Fig. 3
figure3

a Emotions felt by participants after completing HCV treatment (N = 124). Participants were able to select more than one emotion. b Emotions felt by participants who used opioids/stimulants at the start of treatment (n = 80). Those who no longer used opioids/stimulants at the time of the survey (n = 43, green) were compared with those who still did (n = 37, orange)

Motivations for starting HCV therapy

During the survey, 84 participants reported that someone else encouraged them to start treatment. Of those 84 participants: 75% were encouraged by an HCP; 21% by a family member; 19% by a social worker; 18% by a friend; 17% by an advocate or key worker; 12% by their partner; and 11% by one of their peers (Fig. 4).

Fig. 4
figure4

The person who encouraged each participant to start HCV treatment (N = 84). Participants were able to select more than one person

The majority of participants (≥75%) stated that becoming aware of treatments that were effective and well tolerated, as well as understanding the potentially severe consequences of HCV, were their main reasons for starting therapy (Fig. 5a). Only 35% of individuals identified that suffering symptoms of HCV was a motivation to start treatment. In the sub-population of individuals not using opioids/stimulants at the start of HCV treatment, 71% were concerned about the long-term consequences of the disease (Fig. 5b). For those who were drug users at the start of HCV treatment, the most frequently reported reason to start therapy was ‘to get rid of the virus’. The participants agreed that raising awareness of effective and well-tolerated treatments (98%), raising awareness about the risk and severity of HCV (96%), hearing about the positive experiences of others (94%) and having a supportive HCP (93%) were the factors that were most likely to encourage others to start and complete HCV treatment (Fig. 6). The factor that was the least likely to encourage others was financial payments/incentives (41%).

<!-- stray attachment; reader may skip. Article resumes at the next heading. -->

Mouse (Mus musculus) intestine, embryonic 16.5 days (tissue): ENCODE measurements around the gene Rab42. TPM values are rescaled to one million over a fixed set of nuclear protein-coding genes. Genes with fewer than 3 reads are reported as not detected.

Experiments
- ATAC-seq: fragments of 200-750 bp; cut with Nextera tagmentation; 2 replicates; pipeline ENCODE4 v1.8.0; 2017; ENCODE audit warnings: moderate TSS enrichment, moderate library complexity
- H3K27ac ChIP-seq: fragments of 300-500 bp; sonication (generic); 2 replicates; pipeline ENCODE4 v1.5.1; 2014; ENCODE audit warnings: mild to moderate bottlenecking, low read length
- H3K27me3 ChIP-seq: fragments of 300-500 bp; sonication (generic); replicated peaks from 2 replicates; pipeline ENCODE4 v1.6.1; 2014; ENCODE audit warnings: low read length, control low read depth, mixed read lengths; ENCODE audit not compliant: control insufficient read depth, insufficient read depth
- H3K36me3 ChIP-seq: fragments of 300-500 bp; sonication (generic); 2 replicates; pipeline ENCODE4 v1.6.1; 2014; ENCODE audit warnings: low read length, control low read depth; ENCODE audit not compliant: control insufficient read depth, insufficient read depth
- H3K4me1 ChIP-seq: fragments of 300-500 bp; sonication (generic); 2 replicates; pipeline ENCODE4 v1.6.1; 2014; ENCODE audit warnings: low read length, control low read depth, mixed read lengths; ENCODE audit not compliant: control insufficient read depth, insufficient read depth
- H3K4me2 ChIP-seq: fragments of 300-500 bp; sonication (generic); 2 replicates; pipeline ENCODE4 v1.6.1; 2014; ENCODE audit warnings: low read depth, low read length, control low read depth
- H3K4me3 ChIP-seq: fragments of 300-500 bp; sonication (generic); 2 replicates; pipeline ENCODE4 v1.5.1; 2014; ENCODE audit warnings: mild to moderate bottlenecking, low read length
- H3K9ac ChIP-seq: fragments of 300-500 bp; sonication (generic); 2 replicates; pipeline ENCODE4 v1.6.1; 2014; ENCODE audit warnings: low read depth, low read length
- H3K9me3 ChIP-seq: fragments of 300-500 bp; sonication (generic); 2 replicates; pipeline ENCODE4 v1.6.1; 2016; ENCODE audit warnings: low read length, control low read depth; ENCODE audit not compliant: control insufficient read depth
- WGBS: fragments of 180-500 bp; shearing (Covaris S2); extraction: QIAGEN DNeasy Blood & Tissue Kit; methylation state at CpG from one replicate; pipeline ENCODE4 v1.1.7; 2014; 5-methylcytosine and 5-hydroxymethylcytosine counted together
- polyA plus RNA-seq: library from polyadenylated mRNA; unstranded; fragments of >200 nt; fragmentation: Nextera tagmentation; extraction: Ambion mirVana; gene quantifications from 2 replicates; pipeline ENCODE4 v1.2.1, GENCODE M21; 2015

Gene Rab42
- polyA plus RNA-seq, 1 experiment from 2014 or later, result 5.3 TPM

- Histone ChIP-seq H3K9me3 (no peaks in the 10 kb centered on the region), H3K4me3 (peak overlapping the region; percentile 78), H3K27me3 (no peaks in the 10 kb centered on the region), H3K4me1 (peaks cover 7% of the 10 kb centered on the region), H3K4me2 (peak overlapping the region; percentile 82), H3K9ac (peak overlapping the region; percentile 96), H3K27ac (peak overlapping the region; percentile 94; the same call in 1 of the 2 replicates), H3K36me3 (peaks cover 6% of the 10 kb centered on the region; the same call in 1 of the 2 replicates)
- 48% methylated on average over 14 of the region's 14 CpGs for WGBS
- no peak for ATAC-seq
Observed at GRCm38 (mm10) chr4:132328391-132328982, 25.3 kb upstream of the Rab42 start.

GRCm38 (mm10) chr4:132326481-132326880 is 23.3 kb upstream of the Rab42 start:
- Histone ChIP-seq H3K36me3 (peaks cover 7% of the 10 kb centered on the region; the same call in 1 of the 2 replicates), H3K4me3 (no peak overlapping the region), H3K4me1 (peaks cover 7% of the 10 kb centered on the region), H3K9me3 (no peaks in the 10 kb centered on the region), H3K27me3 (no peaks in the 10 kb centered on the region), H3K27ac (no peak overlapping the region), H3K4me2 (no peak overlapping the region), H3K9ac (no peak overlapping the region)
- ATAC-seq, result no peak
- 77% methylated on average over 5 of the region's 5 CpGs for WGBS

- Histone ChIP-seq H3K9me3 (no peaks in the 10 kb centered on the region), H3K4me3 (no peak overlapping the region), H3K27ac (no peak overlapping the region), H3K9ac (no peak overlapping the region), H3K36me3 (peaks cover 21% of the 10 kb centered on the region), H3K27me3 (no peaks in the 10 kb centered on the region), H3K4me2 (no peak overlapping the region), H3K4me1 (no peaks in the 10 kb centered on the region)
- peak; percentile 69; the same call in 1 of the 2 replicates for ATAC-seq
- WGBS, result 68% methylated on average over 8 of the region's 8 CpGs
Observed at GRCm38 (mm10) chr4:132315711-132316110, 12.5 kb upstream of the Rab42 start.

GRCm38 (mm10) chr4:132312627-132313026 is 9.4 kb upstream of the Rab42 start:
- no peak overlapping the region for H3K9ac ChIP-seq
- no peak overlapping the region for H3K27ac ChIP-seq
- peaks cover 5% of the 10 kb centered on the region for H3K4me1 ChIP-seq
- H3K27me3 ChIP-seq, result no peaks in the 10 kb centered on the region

Fig. 5
figure5

a Reasons for participants to start treatment (N = 124). b Top three motivations for starting HCV treatment among participants using opioids/stimulants at the start of their treatment (n = 80, orange) and non-using participants (n = 42, green). Participants were asked to rank their top three motivations (ranking 1 to 3), those who provided rankings for all three of their top motivations were included in the analysis